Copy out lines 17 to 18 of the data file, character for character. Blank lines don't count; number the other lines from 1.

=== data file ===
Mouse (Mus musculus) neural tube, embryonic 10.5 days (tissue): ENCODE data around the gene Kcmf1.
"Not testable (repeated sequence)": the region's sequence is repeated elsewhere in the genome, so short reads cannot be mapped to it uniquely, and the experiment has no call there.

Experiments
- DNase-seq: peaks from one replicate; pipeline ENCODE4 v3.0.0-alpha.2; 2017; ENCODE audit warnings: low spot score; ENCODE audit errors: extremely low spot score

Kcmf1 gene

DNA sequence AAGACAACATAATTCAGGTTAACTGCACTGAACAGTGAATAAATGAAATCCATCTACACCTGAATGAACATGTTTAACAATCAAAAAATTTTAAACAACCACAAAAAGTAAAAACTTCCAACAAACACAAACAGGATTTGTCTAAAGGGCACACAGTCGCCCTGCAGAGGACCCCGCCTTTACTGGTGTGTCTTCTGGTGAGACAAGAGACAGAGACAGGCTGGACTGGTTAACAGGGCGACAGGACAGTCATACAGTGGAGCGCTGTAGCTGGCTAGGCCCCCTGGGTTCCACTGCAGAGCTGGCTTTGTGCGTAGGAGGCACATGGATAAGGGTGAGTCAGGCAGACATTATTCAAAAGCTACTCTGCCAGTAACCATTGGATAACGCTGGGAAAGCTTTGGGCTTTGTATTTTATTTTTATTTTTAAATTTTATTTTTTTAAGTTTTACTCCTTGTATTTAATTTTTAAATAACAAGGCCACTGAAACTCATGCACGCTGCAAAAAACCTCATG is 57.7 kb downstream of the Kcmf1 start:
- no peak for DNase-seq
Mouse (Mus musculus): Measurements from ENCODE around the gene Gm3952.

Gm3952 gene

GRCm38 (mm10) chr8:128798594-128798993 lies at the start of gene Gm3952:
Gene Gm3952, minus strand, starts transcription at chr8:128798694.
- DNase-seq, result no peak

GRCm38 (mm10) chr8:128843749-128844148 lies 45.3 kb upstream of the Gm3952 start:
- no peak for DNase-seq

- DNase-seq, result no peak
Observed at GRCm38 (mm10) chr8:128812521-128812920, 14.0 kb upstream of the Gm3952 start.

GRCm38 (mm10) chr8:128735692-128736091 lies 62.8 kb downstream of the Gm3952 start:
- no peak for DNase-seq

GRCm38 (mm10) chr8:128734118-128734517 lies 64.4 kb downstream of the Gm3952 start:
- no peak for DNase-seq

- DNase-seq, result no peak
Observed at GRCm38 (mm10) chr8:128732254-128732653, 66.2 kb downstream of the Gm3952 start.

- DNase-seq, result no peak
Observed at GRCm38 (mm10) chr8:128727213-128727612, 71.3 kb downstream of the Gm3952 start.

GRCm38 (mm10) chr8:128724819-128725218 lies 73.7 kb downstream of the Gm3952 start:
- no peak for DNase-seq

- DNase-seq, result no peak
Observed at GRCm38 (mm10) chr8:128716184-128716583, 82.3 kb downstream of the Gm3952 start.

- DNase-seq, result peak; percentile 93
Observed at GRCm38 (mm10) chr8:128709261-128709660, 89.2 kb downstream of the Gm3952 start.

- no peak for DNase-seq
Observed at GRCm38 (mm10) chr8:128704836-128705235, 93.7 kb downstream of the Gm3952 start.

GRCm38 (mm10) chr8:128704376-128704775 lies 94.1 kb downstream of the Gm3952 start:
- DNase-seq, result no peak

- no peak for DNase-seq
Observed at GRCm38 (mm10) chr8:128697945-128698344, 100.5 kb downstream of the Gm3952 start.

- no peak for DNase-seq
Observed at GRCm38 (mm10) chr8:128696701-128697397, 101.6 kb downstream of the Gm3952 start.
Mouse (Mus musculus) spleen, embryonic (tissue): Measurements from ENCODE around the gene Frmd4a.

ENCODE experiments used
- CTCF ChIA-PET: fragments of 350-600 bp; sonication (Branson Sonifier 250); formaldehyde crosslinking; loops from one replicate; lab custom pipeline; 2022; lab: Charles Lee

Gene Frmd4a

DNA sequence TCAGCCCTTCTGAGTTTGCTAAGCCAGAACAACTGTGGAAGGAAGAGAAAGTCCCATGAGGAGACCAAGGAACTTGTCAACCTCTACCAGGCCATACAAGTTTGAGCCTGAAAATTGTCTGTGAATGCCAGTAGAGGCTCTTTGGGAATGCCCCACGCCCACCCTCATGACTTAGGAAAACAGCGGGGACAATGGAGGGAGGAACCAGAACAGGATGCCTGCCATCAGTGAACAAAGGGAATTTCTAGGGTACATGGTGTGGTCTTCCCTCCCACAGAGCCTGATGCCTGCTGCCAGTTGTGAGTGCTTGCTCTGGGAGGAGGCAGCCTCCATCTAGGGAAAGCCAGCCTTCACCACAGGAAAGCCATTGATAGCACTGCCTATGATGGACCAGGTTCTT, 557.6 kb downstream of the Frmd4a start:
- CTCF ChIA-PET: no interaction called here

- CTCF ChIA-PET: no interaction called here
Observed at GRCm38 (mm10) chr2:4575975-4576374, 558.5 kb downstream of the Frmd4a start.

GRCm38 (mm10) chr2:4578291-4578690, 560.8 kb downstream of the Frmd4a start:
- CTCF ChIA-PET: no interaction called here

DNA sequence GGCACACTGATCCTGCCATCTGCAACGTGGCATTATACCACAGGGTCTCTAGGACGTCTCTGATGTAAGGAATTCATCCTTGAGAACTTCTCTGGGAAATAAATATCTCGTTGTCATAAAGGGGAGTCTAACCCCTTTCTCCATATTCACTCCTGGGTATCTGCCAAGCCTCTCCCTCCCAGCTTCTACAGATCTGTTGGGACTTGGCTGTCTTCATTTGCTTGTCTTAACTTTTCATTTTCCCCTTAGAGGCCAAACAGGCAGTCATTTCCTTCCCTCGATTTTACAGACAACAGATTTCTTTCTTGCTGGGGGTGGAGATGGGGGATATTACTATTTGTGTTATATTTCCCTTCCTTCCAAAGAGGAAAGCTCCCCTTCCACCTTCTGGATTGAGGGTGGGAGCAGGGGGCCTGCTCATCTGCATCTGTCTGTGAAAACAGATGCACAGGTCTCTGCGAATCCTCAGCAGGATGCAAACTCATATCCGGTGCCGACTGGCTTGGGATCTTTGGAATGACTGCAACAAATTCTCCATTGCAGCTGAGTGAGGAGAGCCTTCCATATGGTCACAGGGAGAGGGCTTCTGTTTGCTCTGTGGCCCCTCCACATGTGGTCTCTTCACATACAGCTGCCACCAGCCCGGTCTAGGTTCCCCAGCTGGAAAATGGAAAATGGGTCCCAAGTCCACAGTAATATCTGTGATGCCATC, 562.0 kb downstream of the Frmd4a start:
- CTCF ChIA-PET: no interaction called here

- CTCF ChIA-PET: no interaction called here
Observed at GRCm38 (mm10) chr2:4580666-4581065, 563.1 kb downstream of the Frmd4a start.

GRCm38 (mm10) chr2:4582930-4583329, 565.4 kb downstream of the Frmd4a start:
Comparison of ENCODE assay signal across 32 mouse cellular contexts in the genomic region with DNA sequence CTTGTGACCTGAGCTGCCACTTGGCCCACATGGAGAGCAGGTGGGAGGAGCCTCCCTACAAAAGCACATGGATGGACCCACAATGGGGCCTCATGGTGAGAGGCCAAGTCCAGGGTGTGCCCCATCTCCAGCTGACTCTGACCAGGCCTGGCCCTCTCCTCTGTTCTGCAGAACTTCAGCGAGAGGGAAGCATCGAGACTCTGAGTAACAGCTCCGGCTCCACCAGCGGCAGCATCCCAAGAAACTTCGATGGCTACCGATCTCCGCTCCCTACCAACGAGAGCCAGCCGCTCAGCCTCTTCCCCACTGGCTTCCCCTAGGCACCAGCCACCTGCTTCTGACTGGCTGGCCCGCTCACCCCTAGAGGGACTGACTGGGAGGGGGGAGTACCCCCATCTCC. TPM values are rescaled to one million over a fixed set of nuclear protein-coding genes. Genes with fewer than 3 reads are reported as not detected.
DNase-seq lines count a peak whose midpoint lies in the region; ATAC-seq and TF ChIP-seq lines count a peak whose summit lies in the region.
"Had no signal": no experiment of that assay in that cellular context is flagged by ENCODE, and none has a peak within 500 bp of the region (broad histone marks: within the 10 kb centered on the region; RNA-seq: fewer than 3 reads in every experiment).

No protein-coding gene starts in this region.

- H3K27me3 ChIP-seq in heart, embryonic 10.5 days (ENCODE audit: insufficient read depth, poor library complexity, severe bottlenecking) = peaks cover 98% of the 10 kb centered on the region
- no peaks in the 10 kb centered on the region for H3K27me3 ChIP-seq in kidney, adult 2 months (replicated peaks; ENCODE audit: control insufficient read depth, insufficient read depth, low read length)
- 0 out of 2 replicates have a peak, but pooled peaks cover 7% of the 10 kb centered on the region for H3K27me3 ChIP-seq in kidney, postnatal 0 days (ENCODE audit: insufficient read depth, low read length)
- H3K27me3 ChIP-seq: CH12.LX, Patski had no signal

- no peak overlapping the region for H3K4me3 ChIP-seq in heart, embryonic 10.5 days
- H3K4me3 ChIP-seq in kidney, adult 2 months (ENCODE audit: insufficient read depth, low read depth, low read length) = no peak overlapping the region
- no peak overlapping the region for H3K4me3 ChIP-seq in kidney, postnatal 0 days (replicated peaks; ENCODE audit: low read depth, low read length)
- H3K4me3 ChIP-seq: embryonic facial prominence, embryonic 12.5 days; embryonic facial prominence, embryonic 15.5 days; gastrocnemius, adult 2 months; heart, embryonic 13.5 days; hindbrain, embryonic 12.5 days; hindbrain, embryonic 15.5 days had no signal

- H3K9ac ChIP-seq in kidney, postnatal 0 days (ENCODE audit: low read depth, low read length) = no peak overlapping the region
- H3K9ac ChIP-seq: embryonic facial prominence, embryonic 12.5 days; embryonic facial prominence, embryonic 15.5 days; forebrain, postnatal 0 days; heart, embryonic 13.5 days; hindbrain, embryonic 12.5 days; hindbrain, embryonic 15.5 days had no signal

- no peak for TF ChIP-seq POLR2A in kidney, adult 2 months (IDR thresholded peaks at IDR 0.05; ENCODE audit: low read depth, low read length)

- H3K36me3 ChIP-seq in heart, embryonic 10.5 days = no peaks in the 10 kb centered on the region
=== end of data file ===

GRCm38 (mm10) chr8:128735692-128736091 lies 62.8 kb downstream of the Gm3952 start:
- no peak for DNase-seq